For baseball pitchers, it’s the earned run average. For National Football League passers, it’s the quarterback rating. In each case, a single number gives some sense of a player’s value.
How would you quantify the cumulative impact and relevance of a researcher’s scientific work? Furthermore, is there a single number that would usefully characterize a scientist’s output?
“In a world of limited resources, such quantification (even if potentially distasteful) is often needed for evaluation and comparison purposes,” physicist Jorge E. Hirsch of the University of California, San Diego argues in the Nov. 15 Proceedings of the National Academy of Sciences.
Such ratings can be (and already have been) used to measure the impact of research and to justify tenure and funding decisions. Analyses of these measures can also generate rankings of scholarly journals, academic departments, universities, and even countries.
The most accessible information on which to base such judgments is an individual’s publication record and the number of times these publications have been cited in other journal articles.
Looking just at the total number of published papers certainly measures productivity, but it doesn’t give any sense of the importance or impact of those papers. Looking at the total number of citations gives a sense of impact, but the numbers may be biased by a small number of “big hits” or by review articles, which tend to be highly cited, especially in hot research areas.
Hirsch proposes a new metric, which he calls the “h index,” for characterizing the quality of an individual’s scientific output. In essence, this score is based on the highest number of papers that a scientist has produced that have had at least this number of citations.
So, a score of h = 30 means that you have published 30 papers, each of which was cited at least 30 times. In effect, published papers with fewer citations than h don’t count in the analysis.
“Two individuals with similar h‘s are comparable in terms of their overall scientific impact,” Hirsch says, “even if their total number of papers or their total number of citations is very different.”
“Conversely,” he adds, “comparing two individuals (of the same scientific age) with a similar number of total papers or of total citation count and very different h values, the one with the higher h is likely to be the more accomplished scientist.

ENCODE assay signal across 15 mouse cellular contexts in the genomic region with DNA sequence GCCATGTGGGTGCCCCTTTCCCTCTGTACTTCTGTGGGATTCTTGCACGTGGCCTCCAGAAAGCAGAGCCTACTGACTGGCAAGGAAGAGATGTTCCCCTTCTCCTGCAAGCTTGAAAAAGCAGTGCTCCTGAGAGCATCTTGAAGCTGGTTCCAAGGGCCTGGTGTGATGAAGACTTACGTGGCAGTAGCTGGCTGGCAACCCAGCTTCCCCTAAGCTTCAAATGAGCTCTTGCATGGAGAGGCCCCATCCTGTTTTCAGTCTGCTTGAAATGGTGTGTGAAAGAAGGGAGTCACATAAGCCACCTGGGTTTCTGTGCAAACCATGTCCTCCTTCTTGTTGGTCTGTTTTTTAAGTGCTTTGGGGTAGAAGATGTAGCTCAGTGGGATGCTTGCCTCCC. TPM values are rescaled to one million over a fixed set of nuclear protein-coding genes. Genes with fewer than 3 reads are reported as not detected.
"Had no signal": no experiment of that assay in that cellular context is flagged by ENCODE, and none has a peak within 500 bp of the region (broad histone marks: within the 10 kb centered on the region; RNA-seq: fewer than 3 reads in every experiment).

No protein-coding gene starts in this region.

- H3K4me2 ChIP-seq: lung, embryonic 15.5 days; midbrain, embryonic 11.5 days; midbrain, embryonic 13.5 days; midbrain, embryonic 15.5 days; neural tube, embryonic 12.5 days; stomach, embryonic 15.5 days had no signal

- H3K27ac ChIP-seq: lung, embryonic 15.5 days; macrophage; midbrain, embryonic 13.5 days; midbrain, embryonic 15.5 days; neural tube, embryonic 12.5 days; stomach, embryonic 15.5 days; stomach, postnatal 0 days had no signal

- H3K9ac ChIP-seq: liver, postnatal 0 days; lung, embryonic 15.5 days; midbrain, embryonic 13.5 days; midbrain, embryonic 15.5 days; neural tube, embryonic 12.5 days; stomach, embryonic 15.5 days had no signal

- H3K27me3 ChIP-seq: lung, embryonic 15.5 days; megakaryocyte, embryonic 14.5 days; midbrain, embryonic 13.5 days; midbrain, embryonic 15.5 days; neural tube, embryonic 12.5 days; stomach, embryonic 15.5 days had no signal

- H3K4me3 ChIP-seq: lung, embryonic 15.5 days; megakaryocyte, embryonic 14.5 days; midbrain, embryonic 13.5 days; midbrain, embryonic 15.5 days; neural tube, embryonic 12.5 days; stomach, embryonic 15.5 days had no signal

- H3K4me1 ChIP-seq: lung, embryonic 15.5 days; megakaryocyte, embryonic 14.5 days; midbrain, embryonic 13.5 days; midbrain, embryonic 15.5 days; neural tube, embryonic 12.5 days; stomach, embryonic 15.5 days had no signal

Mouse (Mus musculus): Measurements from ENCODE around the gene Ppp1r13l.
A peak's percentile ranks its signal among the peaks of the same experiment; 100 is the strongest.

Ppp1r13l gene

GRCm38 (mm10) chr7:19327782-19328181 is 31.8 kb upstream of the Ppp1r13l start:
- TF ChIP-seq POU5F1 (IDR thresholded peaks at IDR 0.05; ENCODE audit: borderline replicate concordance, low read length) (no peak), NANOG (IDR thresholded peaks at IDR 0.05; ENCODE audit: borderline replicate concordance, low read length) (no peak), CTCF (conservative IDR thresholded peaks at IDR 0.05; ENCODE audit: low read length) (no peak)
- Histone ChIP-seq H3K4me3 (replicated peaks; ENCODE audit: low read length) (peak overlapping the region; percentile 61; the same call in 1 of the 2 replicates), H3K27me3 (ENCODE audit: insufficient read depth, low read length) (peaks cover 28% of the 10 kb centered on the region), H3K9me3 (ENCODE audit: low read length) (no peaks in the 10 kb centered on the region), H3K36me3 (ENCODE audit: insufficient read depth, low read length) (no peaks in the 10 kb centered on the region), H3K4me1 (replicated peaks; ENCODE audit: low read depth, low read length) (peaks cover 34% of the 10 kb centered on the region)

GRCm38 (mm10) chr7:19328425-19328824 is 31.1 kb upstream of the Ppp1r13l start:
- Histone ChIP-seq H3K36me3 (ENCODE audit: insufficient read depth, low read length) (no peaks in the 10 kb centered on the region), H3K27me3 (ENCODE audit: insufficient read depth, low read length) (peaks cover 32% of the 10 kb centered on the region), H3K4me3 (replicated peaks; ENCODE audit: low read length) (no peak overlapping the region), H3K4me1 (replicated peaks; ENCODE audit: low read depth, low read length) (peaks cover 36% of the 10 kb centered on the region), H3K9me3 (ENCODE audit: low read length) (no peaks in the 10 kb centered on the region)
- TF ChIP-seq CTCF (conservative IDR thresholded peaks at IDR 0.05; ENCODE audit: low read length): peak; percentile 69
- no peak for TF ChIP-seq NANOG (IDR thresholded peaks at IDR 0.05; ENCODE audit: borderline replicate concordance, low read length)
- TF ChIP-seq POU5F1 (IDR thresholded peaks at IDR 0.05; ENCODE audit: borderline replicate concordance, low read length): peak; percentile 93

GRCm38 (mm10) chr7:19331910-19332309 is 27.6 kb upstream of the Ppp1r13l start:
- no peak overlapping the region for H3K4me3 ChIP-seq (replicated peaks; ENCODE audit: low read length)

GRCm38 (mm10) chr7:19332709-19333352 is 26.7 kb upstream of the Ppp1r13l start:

Because publications practices differ from field to field, it’s best to compare results within a discipline. Hirsch’s calculations, which involve citation data from Thomson Scientific’s ISI Web of Knowledge, reveal that the highest h among physicists belongs to Edward Witten of the Institute for Advanced Study in Princeton, N.J. His score is 110.
Other physicists with high h values include Arthur J. Heeger (107), Marvin L. Cohen (94), A.C. Grossard (94), Philip W. Anderson (91), Steven Weinberg (88), Michael E. Fisher (88), Manuel Cardona (86), P.G. deGennes (79), John N. Bahcall (77), Zachary Fisk (75), and D.J. Scalapino (75). Hirsch himself, whose field is superconductivity, has a rating of 49.
For life scientists, the numbers are higher. The following researchers rank near the top in their field: Solomon H. Snyder (191), David Baltimore (160), Robert C. Gallo (154), Pierre Chambon (153), and Bert Vogelstein (151).
The value of h is likely to increase over time, approximately linearly, as a researcher publishes additional papers and garners new citations, Hirsch suggests. This increase can be captured, roughly, by another parameter, m, which is the slope in the linear relation linking h and the number of years, n.
According to Hirsch, a value of m = 1 would characterize a successful scientist. For example, this would mean achieving an h index of 20 after 20 years of scientific activity. Higher values of m would signify higher levels of achievement.
Based on his calculations, Hirsch suggests that, for physicists, a value for h of about 12 might be a useful guideline for tenure decisions at major research universities. A value of about 18 could mean a full professorship, 15–20 could mean a fellowship in the American Physical Society, and 45 or higher could mean membership in the National Academy of Sciences.
Of course, there are caveats, and the system is dependent on the availability of reliable, unbiased, complete citation records.
“Obviously, a single number can never give more than a rough approximation to an individual’s multifaceted profile, and many other factors should be considered in combination in evaluating an individual,” Hirsch notes.
Nonetheless, he concludes, the h index “may provide a useful yardstick with which to compare, in an unbiased way, different individuals competing for the same resource when an important evaluation criterion is scientific achievement.”